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The Benefits of Roleplay

Posted by Brian Tyrrell on

A short essay on the impact of roleplaying games, and our need to play them. We discuss their benefits for marginalised communities, their use as teaching aids, and their mainstream relevancy to a market hungry for personal stories.

 Roleplaying games have been proven time and time again to be a force for good in our world. They can help:

  • Develop social skills and confidence

  • Allow you explore new ideas, identities and perspectives

  • Foster new friendships

  • Stimulate creativity, critical thinking and problem solving

I started playing role playing games when I was 10 and haven’t stopped since. I consider them to be a major part of what made me who I am today, and I wish more people could enjoy their benefits.


Games like Dungeons & Dragons offers enough agency to the Game Master and Players that they can explore their characters and the world they play in without paralyzing them with the infinite choices or complex rules (Heller, 2018). Players believe that merely playing in a historical [setting] increases their knowledge of history and custom (Hughes, 1988). Games of D&D can “fulfil genuine human needs, engage learners, and unite people in unprecedented ways” (McGonigal, 2011). D&D allows for members of minority communities, such as BAME or LGBT+, to explore their voices (Johnson, 2018). Furthermore, it is shown that Role Play “[teaches] children [about] the self-concept, behavioural changes, cognitive abilities, social skills, and anxiety management” (Bratton & Ray, 2000).


The Girl Scouts organisation in the USA created a TRPG badge to encourage its members to play RPGs such as D&D, as inspired by a scout troops in South California (Astleford, 2014). Scottish high schools are introducing D&D into their curriculum with strong revelations for both teachers and pupils; "You see a zombie like that, he's obviously going to come up and kill you. But I can make him a Defender and I can change his strength and all these other things. [...] You can take the worst nightmare creature and make him a good guy" said one student (Blane, 2008). Dr Gina Gomez completed her PhD research in play therapy techniques for children on the autism spectrum under Simon Baron-Cohen (a leading psychologist at Cambridge university). Gina noted that “the division of labour with a common purpose inherently requires children to practice joint attention, turn taking, sharing, joint problem solving, listening, and general social communication skills.” (Gomez, 2008). Roleplaying Games have grown from its underground following to mainstream market.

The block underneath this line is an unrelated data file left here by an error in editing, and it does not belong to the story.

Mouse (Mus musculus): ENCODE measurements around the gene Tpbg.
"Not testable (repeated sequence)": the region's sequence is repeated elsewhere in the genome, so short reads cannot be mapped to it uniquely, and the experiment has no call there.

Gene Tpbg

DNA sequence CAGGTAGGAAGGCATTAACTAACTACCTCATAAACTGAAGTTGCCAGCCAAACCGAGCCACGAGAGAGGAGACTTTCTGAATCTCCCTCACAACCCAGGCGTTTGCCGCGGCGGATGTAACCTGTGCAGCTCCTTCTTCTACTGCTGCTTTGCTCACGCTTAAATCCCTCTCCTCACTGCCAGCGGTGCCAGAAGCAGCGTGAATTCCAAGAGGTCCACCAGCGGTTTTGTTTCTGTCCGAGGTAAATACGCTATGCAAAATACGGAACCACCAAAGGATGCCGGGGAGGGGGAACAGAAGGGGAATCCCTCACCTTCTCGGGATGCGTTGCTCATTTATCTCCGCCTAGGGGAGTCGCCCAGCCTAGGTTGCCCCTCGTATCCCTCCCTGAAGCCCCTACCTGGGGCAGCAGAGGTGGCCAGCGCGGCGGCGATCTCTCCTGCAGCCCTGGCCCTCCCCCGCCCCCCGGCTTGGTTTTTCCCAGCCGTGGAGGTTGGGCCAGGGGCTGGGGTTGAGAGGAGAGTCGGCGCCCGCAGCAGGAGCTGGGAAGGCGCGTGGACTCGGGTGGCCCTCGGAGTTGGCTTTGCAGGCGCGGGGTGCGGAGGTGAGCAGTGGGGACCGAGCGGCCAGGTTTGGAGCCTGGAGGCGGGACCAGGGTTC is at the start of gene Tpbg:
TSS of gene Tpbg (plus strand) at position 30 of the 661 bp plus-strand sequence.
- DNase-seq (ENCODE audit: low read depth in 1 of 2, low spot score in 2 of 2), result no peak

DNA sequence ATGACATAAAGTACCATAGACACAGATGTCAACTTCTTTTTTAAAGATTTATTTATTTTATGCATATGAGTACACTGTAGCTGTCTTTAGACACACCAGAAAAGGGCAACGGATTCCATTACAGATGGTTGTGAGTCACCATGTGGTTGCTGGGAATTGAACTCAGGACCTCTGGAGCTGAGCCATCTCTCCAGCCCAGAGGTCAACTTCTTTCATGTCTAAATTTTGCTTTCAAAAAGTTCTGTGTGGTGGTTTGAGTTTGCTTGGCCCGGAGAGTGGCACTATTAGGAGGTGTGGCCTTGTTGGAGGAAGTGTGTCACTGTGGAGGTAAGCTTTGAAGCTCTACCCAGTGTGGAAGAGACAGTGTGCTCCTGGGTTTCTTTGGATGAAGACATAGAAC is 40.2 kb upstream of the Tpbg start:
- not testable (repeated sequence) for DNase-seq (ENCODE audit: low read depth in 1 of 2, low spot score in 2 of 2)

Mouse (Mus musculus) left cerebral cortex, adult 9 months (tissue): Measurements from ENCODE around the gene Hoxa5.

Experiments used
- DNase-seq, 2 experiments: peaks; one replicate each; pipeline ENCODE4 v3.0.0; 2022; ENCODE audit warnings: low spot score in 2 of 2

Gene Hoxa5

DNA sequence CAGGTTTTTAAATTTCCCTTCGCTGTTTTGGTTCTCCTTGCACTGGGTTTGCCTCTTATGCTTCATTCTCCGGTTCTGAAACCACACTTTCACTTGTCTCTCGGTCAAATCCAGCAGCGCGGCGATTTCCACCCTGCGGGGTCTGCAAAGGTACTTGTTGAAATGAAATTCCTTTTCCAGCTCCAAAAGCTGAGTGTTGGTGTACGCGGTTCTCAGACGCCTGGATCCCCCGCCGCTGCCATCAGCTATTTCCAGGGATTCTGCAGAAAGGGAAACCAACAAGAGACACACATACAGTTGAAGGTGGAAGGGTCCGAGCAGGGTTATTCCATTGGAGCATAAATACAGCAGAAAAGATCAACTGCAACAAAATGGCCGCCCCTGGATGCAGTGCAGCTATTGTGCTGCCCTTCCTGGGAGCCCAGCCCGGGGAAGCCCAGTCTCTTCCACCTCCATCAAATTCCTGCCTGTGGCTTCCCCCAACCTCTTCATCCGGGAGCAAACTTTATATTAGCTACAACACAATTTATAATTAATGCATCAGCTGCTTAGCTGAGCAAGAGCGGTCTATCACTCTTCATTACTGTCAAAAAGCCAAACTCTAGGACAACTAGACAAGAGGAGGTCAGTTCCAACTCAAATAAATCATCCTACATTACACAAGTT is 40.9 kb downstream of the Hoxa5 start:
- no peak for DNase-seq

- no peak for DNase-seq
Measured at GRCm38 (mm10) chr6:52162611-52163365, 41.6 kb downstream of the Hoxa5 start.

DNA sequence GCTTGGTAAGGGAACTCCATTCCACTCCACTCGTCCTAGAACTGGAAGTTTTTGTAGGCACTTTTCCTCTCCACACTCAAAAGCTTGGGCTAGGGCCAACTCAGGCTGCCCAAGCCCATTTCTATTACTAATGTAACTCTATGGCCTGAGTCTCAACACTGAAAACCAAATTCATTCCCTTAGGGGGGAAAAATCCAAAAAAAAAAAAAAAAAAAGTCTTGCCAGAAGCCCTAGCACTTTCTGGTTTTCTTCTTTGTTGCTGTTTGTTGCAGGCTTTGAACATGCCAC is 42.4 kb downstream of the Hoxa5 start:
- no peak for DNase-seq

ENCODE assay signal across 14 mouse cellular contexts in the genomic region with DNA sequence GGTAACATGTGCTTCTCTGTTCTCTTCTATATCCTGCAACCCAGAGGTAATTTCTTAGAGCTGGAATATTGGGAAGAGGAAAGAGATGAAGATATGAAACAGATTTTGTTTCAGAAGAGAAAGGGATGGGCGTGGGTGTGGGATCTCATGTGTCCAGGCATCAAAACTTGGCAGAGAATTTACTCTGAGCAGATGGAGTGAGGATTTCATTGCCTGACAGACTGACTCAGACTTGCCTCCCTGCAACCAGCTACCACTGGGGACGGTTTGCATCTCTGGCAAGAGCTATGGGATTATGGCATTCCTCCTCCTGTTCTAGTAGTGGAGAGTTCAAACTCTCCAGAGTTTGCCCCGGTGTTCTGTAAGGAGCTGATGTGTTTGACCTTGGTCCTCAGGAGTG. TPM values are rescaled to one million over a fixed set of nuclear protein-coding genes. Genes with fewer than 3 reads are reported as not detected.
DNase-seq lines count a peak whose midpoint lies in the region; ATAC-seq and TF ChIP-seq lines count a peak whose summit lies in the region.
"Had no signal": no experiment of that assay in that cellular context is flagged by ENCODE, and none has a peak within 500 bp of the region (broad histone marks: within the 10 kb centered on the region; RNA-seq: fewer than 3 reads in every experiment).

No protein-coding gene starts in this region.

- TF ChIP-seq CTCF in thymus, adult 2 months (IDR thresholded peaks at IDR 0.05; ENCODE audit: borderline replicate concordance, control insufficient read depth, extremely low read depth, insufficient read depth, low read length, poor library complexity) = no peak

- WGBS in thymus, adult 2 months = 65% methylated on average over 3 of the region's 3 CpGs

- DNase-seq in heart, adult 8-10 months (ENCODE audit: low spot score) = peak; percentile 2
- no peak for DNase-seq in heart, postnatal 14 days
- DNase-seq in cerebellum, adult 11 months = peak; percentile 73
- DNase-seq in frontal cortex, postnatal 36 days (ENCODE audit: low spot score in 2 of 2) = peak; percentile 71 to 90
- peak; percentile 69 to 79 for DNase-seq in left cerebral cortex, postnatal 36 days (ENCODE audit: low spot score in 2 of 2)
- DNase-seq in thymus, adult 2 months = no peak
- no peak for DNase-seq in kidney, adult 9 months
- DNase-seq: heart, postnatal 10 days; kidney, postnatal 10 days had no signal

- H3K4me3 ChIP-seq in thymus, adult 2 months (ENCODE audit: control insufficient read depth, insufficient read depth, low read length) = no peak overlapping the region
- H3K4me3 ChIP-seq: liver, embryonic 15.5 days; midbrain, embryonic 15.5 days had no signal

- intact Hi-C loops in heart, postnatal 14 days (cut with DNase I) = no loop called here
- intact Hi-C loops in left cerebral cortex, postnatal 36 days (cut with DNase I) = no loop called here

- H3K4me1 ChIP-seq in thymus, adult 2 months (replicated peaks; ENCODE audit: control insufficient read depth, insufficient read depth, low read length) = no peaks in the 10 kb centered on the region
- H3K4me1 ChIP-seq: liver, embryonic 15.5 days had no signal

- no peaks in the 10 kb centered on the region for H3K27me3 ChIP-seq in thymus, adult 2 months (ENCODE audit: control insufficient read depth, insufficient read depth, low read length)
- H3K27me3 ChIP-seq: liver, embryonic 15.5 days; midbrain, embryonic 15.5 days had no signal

D&D has gained legions of followers stepping away from digital gaming (Brodeur, 2018) Local businesses such as Brewdog pubs are investing in attracting groups of roleplayers (Barnes, 2018). ‘Dorky’ and ‘uncool’ stigma around the game is at an all time low, following support of counter-type celebrities such as Joe Manganiello (Abramovitch, 2017) and Vin Diesel (Shepherd, 2015). Shows like Stranger Things from Netflix, and Critical Role have created a wide public interest in the hobby (Armstrong, 2019). However, the amount of content to take in can be overwhelming, (Schreier, 2018 a), and GMs find that a lot of preparation is needed to run a game of D&D, (Schreier, 2018 b). 


This essay is only an introduction; there are many well read and respected researchers exploring this subject.

We recommend Rachel Kowert a PhD Psychologist, researcher and overall very talented individual. On her website is a fantastic resource full of academic research into the benefits of gaming. Many of the papers listed here cover one (or more) of the following: videogames, roleplaying games, and tabletop games.


Abramovitch, S. 2017. Joe Manganiello on His Love of 'Dungeons & Dragons' and His 'Batman' Status. [ONLINE] Available at: [Accessed 30 July 2019].

Armstrong, N. 2019. No more nerds: how Dungeons & Dragons finally became cool. [ONLINE] Available at: [Accessed 30 July 2019].

Astleford, G. 2014. Dungeon Scouts. [ONLINE] Available at: [Accessed 30 July 2019].

Barnes, L. 2018. Dungeons & Dragons: The revival of a 'geeky' pastime. [ONLINE] Available at: [Accessed 30 July 2019].

Blane, D. 2008. Computer games-based learning may be a step too far for some, but a national games centre aims to prove them wrong. [ONLINE] Available at: [Accessed 30 July 2019].

Bratton, S. & Ray, D. 2000. What the Research Shows About Play Therapy. International Journal of Play Therapy, 9.

Brodeur, N. 2018. Behind the scenes of the making of Dungeons & Dragons. [ONLINE] Available at: [Accessed 30 July 2019].

Gomez, G. 2008. Using Systemising to Facilitate Social Competence in Autism. PhD. Claire College: University of Cambridge.

Heller, E. 2018. D&D beginner’s guide: how to get started with Dungeons & Dragons - Polygon. [ONLINE] Available at: [Accessed 30 July 2019].

Hughes, J. 1988. Therapy is Fantasy: Roleplaying, Healing and the Construction of Symbolic Order. [ONLINE] Available at: [Accessed 30 July 2019].

Johnson, A. 2018. Dungeons and Dragons is a Great Tool for Exploring Your Identity. [ONLINE] Available at: [Accessed 30 July 2019].

McGonigal, J., 2011. Reality is Broken. 2nd ed. New York: Penguin.

Schreier, J. 2018 a. What It Was Like to Play D&D For the First Time. [ONLINE] Available at: [Accessed 30 July 2019].

Schreier, J. 2018 b. I DMed in D&D For the First Time And Now It's All I Can Think About. [ONLINE] Available at: [Accessed 30 July 2019].

Shepherd, J. 2015. Vin Diesel nerding out over Dungeons and Dragons is an amazing slice of internet. [ONLINE] Available at: [Accessed 30 July 2019].

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